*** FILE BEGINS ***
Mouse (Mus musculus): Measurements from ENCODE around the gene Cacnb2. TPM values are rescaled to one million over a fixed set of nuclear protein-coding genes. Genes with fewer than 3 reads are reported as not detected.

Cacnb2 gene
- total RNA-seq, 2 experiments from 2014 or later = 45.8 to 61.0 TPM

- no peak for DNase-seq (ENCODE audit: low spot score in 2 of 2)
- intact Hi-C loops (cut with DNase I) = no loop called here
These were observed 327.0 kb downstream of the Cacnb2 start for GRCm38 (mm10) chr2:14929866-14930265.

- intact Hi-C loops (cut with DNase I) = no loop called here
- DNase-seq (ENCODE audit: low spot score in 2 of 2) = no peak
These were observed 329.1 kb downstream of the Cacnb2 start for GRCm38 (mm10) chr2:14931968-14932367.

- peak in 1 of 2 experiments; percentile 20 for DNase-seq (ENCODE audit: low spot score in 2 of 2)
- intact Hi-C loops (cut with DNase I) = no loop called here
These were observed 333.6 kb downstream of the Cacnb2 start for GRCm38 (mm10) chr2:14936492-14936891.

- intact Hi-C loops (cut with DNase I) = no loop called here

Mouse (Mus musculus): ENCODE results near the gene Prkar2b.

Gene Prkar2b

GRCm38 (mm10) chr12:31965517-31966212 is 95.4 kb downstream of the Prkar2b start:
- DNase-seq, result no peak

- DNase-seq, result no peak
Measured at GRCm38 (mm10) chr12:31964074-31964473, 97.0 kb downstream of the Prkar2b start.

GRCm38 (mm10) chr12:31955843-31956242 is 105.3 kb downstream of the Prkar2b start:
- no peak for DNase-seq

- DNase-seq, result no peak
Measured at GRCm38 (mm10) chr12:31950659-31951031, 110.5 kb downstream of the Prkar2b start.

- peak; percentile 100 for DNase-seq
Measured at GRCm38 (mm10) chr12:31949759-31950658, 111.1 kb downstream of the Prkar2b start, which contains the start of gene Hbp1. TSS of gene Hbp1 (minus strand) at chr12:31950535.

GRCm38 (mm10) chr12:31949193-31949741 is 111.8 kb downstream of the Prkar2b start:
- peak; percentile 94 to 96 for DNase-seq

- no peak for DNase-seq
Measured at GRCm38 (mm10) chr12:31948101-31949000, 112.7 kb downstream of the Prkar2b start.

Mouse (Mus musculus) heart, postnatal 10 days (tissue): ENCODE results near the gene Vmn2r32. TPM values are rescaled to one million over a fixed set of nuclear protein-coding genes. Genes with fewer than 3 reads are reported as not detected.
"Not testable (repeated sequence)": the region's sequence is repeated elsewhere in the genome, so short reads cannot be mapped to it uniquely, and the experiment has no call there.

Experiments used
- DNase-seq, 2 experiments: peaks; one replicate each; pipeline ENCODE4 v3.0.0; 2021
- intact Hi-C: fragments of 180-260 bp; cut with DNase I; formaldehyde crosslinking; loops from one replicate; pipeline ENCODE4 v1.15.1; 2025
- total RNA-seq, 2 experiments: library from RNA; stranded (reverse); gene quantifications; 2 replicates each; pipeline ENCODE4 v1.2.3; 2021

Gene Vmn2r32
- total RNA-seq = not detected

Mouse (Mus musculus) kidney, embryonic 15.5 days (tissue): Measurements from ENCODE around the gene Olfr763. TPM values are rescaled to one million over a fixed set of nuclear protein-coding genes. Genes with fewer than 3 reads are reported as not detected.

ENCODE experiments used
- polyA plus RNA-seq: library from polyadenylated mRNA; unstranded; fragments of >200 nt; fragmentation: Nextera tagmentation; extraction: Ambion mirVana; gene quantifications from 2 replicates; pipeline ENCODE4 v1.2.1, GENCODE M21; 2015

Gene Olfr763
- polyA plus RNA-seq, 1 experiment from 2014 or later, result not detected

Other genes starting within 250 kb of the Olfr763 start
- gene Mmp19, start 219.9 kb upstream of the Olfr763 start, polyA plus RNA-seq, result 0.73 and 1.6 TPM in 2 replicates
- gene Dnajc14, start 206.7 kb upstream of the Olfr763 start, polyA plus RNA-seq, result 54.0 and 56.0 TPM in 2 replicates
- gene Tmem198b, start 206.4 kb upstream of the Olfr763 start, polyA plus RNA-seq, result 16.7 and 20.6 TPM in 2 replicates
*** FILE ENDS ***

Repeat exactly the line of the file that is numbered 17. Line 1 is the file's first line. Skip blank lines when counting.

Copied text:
- DNase-seq, result no peak